Claret on cotton and hearts on sleeves;
words that hurt and eyes that bleed.
After too much truth serum, I was after a fight. “It will all come out in the wash,” the wise man used to say, but those words of mine won’t, the ones I spat all over you last night, vodka- and saliva-laced blood on your white shirt, and your handsome face, pale, bewildered and afraid. You weren’t expecting that venomous spray and you should’ve washed up straight away, but those stains are stuck now, ingrained, tainted fibre, they’ll barely fade, merely to a lighter shade of pain but it’s still pain, pain all the same. Blind rage, I disengaged and, the next day, I don’t remember the details of my cruel tirade, but can tell that it was harsh by the look on your face, your face that says, “I know you’re sick, you didn’t mean it,” your face that won’t admit that I say what I mean and mean what I say, your face that says, “I will always forgive but I can never forget.” Can’t you see that I’m trying to make you love me less? That I want you to come out best? I’m trying to make you leave me before you get left. And you can just buy a new shirt anyway, one that’s pretty and pure and free of grief and free of stains, easy to iron out the kinks, easy to maintain, better quality than me, longer lasting than us. She’ll fit you just right. And, in time, you will forget the unwarranted malice, cruelty, spite in the words that I spat all over you during a nasty drunken fight we had, late one October night.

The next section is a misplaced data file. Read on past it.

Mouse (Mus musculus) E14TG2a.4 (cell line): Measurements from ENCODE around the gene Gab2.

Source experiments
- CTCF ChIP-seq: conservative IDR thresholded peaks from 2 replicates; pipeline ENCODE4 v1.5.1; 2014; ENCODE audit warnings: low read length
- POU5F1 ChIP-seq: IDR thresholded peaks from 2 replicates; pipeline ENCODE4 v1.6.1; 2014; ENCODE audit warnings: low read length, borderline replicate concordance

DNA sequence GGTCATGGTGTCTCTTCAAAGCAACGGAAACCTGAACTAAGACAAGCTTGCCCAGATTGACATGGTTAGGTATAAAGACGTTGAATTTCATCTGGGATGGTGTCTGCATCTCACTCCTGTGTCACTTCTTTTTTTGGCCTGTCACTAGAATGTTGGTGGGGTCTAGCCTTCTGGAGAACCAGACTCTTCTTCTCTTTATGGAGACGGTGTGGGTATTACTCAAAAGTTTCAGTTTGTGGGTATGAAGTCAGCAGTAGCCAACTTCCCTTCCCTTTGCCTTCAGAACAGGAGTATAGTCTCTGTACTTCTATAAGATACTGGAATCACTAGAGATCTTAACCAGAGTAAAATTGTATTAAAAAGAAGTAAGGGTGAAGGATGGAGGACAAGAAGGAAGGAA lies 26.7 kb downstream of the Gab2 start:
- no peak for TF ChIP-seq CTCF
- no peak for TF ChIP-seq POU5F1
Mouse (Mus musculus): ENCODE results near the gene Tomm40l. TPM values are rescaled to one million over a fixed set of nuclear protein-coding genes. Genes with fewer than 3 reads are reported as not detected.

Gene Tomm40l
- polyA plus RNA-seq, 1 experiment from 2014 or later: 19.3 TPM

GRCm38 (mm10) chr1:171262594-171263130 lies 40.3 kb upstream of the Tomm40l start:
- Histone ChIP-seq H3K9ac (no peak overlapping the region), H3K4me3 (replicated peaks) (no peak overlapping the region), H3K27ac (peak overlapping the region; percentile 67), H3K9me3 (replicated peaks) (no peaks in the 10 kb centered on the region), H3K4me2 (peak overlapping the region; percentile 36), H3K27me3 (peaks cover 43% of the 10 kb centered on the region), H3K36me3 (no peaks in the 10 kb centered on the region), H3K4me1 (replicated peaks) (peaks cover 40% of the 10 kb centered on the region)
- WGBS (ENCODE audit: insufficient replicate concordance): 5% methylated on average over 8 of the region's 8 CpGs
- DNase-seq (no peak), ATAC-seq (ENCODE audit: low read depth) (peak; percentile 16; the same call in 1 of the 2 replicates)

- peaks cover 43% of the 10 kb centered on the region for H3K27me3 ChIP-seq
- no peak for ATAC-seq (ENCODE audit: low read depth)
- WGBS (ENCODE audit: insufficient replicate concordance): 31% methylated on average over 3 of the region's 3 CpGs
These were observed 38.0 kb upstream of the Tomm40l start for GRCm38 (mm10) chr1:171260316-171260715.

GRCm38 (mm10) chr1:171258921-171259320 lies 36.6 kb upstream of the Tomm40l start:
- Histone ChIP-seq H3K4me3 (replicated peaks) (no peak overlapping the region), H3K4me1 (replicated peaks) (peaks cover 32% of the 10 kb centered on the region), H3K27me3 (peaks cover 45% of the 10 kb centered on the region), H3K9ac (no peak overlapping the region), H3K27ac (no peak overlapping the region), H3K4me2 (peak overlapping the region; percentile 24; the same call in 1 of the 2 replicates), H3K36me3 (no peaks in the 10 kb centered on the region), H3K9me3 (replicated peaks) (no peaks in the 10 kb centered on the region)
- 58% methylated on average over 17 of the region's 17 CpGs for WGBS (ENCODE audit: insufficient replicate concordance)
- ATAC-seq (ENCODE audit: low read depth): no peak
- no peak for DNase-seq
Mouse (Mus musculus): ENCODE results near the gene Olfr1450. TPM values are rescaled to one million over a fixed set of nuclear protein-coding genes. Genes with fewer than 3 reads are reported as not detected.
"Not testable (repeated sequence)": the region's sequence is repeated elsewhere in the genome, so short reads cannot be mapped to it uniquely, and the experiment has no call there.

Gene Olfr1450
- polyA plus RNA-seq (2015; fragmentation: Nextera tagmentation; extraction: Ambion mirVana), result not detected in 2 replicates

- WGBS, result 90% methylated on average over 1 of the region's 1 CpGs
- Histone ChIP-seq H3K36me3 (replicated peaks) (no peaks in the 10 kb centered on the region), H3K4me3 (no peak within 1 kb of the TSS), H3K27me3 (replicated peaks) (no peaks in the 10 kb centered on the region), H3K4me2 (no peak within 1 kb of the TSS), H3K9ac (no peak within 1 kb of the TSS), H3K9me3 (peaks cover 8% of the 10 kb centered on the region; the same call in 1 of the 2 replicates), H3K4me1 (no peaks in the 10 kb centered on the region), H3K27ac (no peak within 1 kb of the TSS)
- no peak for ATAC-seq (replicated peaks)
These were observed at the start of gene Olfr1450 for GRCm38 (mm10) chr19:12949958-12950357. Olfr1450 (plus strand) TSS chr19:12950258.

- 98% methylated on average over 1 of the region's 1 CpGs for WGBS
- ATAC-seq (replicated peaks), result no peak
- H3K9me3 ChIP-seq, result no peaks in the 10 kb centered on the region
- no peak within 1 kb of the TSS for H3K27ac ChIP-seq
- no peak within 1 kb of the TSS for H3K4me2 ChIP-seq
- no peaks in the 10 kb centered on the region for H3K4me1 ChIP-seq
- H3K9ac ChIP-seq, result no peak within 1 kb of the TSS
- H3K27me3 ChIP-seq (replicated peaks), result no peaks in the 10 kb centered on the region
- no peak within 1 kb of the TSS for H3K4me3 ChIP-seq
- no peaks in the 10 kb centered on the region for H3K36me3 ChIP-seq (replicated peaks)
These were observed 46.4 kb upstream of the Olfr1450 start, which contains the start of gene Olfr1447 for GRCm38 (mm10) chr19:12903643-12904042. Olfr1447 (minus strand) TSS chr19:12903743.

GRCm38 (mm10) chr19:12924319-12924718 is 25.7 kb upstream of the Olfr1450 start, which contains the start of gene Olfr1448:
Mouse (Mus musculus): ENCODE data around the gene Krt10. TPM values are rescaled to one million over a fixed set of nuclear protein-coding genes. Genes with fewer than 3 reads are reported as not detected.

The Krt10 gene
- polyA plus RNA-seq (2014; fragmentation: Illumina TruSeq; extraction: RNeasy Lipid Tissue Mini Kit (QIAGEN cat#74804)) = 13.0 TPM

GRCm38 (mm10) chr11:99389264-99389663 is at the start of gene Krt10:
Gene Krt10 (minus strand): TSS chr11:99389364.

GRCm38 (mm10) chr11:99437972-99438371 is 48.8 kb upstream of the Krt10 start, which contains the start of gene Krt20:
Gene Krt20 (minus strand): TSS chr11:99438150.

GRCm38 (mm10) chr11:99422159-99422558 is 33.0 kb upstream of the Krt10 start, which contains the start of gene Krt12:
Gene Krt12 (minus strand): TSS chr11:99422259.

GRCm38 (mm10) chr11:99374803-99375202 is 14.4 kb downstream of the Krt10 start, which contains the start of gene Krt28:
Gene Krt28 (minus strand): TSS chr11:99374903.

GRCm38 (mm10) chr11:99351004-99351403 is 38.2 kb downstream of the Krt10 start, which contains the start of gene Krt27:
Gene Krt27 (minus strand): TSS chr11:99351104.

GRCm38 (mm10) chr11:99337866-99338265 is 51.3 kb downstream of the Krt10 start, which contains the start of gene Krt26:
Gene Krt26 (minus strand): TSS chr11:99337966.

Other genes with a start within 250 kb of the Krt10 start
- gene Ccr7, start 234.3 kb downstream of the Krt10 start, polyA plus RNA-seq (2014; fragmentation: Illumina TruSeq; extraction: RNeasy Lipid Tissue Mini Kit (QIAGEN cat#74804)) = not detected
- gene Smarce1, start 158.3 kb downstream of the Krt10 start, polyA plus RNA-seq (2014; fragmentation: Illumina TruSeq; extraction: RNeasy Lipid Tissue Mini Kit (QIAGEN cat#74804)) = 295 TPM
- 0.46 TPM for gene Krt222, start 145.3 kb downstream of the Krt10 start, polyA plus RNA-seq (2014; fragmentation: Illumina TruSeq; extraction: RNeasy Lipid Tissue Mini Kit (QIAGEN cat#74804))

Originally published by Alternate Route (January 2022)